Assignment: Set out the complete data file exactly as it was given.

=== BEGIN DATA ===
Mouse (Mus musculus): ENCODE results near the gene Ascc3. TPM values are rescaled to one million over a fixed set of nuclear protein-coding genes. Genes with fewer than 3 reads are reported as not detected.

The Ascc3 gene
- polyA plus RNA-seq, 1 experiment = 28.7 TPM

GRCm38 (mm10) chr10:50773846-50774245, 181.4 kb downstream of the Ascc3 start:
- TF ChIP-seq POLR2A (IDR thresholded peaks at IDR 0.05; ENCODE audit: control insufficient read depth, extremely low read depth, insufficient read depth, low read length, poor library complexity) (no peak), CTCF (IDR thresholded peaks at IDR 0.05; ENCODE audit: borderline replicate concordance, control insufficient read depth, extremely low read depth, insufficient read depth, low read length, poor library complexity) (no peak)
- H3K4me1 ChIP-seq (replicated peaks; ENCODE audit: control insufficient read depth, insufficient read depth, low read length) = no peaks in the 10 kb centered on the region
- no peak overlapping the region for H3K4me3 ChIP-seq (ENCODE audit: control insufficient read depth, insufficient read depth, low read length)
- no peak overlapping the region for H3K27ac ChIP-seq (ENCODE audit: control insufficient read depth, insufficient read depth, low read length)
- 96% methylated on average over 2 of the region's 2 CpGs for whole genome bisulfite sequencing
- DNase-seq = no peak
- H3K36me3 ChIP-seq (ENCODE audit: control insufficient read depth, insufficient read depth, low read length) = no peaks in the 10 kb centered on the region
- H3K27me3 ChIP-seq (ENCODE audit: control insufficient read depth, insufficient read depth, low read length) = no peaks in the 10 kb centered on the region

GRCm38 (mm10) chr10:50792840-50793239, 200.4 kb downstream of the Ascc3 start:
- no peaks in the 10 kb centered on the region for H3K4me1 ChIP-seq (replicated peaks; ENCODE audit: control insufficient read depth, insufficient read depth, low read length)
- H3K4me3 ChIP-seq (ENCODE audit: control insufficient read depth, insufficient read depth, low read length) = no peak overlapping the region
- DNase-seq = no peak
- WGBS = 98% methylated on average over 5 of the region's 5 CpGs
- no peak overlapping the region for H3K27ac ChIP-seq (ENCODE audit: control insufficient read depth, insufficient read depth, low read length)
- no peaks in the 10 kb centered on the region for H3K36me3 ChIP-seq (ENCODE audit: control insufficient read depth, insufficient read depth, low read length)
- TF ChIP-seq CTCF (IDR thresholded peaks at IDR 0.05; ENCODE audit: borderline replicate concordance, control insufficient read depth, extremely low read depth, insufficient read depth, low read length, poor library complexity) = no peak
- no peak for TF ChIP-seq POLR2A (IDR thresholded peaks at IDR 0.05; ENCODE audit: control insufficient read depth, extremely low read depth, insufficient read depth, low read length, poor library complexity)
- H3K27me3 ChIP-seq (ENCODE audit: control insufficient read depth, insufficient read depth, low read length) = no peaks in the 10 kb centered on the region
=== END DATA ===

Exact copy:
Mouse (Mus musculus): ENCODE results near the gene Ascc3. TPM values are rescaled to one million over a fixed set of nuclear protein-coding genes. Genes with fewer than 3 reads are reported as not detected.

The Ascc3 gene
- polyA plus RNA-seq, 1 experiment = 28.7 TPM

GRCm38 (mm10) chr10:50773846-50774245, 181.4 kb downstream of the Ascc3 start:
- TF ChIP-seq POLR2A (IDR thresholded peaks at IDR 0.05; ENCODE audit: control insufficient read depth, extremely low read depth, insufficient read depth, low read length, poor library complexity) (no peak), CTCF (IDR thresholded peaks at IDR 0.05; ENCODE audit: borderline replicate concordance, control insufficient read depth, extremely low read depth, insufficient read depth, low read length, poor library complexity) (no peak)
- H3K4me1 ChIP-seq (replicated peaks; ENCODE audit: control insufficient read depth, insufficient read depth, low read length) = no peaks in the 10 kb centered on the region
- no peak overlapping the region for H3K4me3 ChIP-seq (ENCODE audit: control insufficient read depth, insufficient read depth, low read length)
- no peak overlapping the region for H3K27ac ChIP-seq (ENCODE audit: control insufficient read depth, insufficient read depth, low read length)
- 96% methylated on average over 2 of the region's 2 CpGs for whole genome bisulfite sequencing
- DNase-seq = no peak
- H3K36me3 ChIP-seq (ENCODE audit: control insufficient read depth, insufficient read depth, low read length) = no peaks in the 10 kb centered on the region
- H3K27me3 ChIP-seq (ENCODE audit: control insufficient read depth, insufficient read depth, low read length) = no peaks in the 10 kb centered on the region

GRCm38 (mm10) chr10:50792840-50793239, 200.4 kb downstream of the Ascc3 start:
- no peaks in the 10 kb centered on the region for H3K4me1 ChIP-seq (replicated peaks; ENCODE audit: control insufficient read depth, insufficient read depth, low read length)
- H3K4me3 ChIP-seq (ENCODE audit: control insufficient read depth, insufficient read depth, low read length) = no peak overlapping the region
- DNase-seq = no peak
- WGBS = 98% methylated on average over 5 of the region's 5 CpGs
- no peak overlapping the region for H3K27ac ChIP-seq (ENCODE audit: control insufficient read depth, insufficient read depth, low read length)
- no peaks in the 10 kb centered on the region for H3K36me3 ChIP-seq (ENCODE audit: control insufficient read depth, insufficient read depth, low read length)
- TF ChIP-seq CTCF (IDR thresholded peaks at IDR 0.05; ENCODE audit: borderline replicate concordance, control insufficient read depth, extremely low read depth, insufficient read depth, low read length, poor library complexity) = no peak
- no peak for TF ChIP-seq POLR2A (IDR thresholded peaks at IDR 0.05; ENCODE audit: control insufficient read depth, extremely low read depth, insufficient read depth, low read length, poor library complexity)
- H3K27me3 ChIP-seq (ENCODE audit: control insufficient read depth, insufficient read depth, low read length) = no peaks in the 10 kb centered on the region